"Fearlessness is the first requirement of spirituality. Cowards can never be moral." -- Mahatma Gandhi

Friday, July 8, 2011

A Universal Religion?

Swami Vivikenanda, the principle follower of the Self-realized sage, Sri Ramakrishna (see "The Gospel of Sri Ramakrishna") was one of the first teachers to bring the knowledge of Hinduism and the Advaita Vedanta to the West. Making his unheralded debut at the Parliament of the World's Religions at Chicago in 1893, his message (like Ramakrishna's) was the underlying non-dualistic unity of all religions.

"Unity in variety is the plan of the universe," Vivekananda observed. "As a man you are separate from an animal, but as living beings man, woman, animal, and plant are all one; and as existence you are the whole universe. That universal existence is God, the ultimate Unity in the universe. In him we are all one. At the same time, in manifestation these differences must always remain."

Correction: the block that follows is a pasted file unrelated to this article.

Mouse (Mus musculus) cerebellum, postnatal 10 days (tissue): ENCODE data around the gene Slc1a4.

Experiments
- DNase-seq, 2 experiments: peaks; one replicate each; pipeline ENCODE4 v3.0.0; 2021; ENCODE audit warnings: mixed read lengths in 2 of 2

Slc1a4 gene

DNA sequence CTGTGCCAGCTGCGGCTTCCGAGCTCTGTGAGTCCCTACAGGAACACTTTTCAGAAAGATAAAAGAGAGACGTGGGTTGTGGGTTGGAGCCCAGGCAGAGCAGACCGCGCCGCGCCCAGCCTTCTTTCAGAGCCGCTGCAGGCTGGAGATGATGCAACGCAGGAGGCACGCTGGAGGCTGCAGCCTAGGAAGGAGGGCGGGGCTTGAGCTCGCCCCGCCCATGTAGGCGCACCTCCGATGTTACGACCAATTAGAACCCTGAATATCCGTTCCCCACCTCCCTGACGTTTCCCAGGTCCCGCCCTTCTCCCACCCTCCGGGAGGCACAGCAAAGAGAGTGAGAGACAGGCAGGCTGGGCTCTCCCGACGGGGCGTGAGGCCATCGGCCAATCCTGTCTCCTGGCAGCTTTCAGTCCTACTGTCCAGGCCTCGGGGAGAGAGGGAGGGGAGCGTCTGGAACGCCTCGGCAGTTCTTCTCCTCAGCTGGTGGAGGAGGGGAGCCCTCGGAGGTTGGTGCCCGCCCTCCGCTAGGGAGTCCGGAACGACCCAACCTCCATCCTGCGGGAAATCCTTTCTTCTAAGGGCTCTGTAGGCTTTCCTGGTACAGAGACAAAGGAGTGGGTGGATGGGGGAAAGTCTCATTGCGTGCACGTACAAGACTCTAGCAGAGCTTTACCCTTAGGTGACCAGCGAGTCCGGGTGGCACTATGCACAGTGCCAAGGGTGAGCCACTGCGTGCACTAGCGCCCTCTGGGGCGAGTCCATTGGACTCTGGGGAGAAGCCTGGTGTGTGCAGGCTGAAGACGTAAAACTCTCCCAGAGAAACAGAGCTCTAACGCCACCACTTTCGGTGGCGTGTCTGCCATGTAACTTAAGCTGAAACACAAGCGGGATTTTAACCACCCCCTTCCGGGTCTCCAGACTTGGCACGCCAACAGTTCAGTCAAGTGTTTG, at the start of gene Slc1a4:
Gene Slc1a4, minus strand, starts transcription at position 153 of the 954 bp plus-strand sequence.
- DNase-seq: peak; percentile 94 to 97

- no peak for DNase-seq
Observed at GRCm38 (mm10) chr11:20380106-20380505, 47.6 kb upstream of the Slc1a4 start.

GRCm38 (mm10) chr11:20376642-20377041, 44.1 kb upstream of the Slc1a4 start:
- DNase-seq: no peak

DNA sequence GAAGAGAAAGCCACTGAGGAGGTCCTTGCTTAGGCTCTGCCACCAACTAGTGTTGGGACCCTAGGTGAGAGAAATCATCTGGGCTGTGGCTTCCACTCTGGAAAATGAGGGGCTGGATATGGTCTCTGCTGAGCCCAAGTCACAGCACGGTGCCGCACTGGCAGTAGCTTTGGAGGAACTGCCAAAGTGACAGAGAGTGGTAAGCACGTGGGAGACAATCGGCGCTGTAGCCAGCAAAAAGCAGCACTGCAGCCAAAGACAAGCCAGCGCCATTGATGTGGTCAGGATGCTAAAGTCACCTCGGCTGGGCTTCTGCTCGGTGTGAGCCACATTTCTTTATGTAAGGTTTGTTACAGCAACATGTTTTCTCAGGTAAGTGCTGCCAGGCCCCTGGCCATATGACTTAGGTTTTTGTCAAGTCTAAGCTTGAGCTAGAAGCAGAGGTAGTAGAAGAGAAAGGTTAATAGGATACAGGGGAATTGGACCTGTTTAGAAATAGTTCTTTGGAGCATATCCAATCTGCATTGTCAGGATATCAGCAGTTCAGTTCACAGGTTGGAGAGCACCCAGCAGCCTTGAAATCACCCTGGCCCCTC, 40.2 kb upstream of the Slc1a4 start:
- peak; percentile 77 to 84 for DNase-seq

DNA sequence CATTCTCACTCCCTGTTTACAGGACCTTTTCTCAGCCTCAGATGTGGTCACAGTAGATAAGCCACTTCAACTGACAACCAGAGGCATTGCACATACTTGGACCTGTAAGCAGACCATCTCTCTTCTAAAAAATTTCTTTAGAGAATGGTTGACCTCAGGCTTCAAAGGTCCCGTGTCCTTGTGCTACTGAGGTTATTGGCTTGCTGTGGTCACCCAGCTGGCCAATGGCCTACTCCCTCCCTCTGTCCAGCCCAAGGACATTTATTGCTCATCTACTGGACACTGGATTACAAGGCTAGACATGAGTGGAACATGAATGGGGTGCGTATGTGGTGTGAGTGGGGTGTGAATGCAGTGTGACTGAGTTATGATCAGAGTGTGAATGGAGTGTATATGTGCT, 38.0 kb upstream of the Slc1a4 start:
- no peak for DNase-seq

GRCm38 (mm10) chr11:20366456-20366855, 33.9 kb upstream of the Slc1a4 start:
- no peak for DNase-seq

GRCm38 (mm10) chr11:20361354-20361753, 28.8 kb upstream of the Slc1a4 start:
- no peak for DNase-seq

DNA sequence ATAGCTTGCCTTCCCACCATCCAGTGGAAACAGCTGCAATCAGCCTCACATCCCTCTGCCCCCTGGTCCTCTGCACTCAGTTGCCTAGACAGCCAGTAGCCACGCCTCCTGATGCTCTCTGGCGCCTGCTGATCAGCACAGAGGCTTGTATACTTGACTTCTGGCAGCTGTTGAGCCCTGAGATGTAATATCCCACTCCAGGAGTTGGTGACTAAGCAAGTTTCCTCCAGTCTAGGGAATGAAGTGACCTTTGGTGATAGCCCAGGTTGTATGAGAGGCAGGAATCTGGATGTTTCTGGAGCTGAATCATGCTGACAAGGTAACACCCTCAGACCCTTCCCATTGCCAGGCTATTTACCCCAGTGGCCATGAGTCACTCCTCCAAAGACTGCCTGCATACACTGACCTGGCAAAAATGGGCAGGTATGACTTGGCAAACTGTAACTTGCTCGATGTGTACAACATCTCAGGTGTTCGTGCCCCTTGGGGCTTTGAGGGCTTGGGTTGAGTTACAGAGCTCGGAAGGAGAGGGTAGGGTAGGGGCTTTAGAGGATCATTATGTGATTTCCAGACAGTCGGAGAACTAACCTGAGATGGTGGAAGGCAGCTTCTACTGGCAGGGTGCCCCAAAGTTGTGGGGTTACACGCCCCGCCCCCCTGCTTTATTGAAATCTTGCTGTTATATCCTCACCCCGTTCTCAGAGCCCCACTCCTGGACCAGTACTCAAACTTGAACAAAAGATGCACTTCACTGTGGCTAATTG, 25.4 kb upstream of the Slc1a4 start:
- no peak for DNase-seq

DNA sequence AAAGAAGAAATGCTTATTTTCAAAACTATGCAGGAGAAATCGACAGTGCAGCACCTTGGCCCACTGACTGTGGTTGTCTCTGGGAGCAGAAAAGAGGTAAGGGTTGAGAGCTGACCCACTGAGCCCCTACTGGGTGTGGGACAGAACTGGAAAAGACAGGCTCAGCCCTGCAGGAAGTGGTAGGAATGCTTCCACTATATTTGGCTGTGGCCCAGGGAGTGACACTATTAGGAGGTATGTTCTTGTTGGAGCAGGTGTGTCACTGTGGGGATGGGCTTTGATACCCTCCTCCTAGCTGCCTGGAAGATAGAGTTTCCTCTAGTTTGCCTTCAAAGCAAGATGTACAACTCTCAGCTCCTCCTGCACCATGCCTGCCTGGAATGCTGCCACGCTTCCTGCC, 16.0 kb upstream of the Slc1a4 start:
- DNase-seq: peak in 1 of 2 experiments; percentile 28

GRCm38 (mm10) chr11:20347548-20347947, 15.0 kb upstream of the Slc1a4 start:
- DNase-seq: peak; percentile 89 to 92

"What then," he asks, "do I mean by the ideal of a universal religion? I do not mean any one universal philosophy, or any one universal mythology, or any one universal ritual, held alike by all; for I know that this world must go on working, wheel within wheel, this intricate mass of machinery, most complex, most wonderful. What can we do then? We can make it run smoothly, we can lessen the friction, we can grease the wheels as it were. How? By recognizing the natural necessity of variation. Just as we have recognized unity by our very nature, so we must also recognize variation. We must learn that truth may be expressed in a hundred thousand ways, and that each of these ways is true so far as it goes. We must learn that the same thing can be viewed from a hundred different standpoints and yet be the same thing."
[Vidyatamananda and Isherwood, "What Religion Is," pp. 30-31.]

The non-dualistic universality of Swami Vivikenanda's message is an eternal theme of the great visionaries and mystics of all traditions. In the attached video, this theme is reiterated in the words of the great thirteenth-century Sufi poet, Jalalludin Rumi.

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